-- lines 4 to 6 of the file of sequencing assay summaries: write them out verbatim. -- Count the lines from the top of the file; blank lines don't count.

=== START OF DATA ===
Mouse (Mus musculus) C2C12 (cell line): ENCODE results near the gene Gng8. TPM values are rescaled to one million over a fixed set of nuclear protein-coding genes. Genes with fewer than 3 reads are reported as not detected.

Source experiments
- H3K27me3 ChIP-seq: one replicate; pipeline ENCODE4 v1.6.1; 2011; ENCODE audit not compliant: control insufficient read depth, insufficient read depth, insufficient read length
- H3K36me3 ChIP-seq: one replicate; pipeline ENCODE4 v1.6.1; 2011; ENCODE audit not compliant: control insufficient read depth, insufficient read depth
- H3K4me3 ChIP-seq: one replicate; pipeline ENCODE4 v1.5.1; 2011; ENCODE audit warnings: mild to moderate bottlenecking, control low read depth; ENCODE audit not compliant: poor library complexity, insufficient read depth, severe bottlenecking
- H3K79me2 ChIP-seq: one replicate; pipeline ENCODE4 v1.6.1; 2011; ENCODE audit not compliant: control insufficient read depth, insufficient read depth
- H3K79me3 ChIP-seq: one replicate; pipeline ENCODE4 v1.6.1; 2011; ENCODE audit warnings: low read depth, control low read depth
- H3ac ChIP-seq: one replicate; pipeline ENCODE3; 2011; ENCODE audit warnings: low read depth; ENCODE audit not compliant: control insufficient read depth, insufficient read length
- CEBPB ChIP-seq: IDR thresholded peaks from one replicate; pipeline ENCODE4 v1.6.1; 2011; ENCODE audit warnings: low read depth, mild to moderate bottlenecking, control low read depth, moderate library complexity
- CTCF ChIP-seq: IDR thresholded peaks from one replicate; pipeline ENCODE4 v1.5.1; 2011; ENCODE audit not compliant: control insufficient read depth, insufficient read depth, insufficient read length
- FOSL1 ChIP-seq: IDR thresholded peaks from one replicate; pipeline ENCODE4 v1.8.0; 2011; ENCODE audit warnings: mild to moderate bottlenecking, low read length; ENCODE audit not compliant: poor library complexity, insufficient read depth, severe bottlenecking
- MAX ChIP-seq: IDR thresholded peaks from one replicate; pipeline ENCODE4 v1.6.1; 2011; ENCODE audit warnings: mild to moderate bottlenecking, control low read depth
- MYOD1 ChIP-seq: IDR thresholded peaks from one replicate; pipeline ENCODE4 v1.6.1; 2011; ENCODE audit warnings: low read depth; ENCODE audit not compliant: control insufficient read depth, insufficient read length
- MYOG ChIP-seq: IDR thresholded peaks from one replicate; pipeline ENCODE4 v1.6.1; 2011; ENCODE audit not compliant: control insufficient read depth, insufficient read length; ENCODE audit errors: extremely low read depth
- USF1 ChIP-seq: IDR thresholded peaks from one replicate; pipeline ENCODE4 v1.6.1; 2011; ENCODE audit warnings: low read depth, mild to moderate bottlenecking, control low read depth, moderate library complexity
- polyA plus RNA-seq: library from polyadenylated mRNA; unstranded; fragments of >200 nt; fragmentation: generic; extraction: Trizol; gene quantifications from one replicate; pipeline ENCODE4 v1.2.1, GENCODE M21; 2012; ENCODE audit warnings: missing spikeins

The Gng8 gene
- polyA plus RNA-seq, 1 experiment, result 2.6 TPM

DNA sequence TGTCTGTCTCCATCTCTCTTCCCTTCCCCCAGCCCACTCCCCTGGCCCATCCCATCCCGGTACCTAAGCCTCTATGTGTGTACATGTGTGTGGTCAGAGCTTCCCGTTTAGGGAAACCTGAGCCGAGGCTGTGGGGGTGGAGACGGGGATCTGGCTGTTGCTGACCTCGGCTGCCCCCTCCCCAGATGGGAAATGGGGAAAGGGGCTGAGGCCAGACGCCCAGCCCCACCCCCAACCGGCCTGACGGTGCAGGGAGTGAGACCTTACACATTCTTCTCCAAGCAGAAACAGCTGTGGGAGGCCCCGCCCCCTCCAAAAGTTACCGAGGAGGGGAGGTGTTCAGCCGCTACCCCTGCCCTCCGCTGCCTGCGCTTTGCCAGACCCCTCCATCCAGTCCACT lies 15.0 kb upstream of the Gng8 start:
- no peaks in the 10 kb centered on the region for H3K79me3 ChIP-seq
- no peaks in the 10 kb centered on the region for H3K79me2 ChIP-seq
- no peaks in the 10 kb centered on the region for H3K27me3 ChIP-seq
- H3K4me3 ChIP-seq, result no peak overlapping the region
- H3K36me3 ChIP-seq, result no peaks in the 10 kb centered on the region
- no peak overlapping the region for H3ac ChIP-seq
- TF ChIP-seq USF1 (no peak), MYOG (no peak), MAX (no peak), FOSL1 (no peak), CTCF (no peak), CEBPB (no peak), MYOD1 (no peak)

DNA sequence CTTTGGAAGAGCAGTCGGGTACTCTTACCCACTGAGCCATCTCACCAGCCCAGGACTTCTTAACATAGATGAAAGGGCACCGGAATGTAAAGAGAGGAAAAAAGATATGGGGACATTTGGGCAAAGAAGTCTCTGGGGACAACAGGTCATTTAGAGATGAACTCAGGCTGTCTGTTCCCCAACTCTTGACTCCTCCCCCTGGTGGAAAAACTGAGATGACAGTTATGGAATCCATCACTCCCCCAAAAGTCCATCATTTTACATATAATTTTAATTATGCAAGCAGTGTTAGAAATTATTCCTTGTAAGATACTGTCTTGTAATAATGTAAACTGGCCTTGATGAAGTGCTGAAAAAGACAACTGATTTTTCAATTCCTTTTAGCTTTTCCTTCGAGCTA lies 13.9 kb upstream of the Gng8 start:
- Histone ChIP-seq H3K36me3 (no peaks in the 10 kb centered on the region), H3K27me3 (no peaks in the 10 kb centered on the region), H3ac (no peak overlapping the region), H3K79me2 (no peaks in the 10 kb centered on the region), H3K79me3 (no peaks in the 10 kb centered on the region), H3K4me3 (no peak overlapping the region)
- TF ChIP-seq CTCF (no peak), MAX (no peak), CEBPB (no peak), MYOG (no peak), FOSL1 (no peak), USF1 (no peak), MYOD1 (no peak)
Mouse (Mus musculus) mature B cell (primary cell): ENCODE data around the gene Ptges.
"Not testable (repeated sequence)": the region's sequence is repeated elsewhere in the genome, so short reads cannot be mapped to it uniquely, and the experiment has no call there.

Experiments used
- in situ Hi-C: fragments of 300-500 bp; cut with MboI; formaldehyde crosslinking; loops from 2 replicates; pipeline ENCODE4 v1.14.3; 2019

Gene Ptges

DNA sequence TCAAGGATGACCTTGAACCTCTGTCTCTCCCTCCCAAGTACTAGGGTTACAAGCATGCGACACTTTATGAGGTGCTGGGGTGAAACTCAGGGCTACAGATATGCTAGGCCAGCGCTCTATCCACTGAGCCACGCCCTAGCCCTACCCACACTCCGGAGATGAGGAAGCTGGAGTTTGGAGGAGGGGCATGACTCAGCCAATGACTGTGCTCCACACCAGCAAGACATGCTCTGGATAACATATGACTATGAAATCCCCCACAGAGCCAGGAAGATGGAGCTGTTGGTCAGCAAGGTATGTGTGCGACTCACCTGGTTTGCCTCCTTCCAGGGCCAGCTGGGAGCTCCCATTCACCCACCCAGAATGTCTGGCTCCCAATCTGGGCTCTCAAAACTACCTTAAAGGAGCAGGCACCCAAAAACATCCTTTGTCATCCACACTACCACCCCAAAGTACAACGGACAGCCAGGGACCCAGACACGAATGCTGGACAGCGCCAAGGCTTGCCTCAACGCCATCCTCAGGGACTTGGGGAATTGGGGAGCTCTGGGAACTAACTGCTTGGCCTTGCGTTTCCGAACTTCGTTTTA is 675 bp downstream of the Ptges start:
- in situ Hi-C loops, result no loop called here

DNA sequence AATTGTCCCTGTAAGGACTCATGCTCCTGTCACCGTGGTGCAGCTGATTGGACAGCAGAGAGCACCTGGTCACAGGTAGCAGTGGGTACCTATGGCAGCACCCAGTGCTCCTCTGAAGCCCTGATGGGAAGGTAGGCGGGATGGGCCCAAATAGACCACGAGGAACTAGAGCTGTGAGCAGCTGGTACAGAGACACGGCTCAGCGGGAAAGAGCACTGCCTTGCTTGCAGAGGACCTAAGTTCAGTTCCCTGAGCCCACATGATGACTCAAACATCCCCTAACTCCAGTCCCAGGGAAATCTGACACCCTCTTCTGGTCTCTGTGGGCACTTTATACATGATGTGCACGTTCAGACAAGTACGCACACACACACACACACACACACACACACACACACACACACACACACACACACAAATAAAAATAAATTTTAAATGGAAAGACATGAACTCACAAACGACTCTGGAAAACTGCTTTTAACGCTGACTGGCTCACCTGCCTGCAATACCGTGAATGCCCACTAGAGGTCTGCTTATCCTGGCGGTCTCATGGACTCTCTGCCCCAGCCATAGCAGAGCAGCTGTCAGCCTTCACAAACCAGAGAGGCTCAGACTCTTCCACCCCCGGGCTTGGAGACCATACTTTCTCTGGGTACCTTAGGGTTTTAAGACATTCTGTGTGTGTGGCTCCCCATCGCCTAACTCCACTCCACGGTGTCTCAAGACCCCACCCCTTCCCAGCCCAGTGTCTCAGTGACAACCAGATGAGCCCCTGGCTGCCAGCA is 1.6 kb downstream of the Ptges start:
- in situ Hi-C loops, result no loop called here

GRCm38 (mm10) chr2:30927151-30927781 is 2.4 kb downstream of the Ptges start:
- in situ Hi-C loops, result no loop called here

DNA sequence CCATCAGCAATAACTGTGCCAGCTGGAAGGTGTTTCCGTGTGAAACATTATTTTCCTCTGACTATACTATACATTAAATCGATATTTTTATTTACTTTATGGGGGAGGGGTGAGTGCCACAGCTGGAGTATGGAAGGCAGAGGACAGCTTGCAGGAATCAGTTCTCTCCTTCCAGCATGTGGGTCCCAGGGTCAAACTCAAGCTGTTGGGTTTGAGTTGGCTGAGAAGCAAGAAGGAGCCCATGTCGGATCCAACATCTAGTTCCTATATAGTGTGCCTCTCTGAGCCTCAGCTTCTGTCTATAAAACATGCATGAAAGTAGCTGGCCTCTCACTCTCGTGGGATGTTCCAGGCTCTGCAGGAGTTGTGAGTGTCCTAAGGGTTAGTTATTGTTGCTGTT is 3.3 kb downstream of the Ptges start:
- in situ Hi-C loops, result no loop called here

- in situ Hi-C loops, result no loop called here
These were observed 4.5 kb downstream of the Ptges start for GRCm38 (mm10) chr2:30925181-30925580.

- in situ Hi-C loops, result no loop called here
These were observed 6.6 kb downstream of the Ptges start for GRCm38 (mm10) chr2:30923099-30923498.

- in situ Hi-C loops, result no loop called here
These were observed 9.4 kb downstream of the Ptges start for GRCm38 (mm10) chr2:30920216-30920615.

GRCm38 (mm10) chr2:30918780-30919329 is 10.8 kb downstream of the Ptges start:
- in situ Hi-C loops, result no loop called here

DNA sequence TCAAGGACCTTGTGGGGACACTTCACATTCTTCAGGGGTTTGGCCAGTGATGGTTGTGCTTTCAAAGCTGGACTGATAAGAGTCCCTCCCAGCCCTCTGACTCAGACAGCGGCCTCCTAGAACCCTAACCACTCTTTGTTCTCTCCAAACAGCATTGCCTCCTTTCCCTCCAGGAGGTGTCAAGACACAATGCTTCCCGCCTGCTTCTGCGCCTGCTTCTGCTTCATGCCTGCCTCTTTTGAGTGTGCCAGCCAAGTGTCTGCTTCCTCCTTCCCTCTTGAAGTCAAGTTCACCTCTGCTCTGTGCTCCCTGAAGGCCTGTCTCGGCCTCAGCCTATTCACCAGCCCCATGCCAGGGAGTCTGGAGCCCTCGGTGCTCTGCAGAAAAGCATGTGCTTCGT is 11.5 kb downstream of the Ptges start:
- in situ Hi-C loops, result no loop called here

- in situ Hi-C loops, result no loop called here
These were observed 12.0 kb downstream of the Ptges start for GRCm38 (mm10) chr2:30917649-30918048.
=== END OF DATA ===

- H3K36me3 ChIP-seq: one replicate; pipeline ENCODE4 v1.6.1; 2011; ENCODE audit not compliant: control insufficient read depth, insufficient read depth
- H3K4me3 ChIP-seq: one replicate; pipeline ENCODE4 v1.5.1; 2011; ENCODE audit warnings: mild to moderate bottlenecking, control low read depth; ENCODE audit not compliant: poor library complexity, insufficient read depth, severe bottlenecking
- H3K79me2 ChIP-seq: one replicate; pipeline ENCODE4 v1.6.1; 2011; ENCODE audit not compliant: control insufficient read depth, insufficient read depth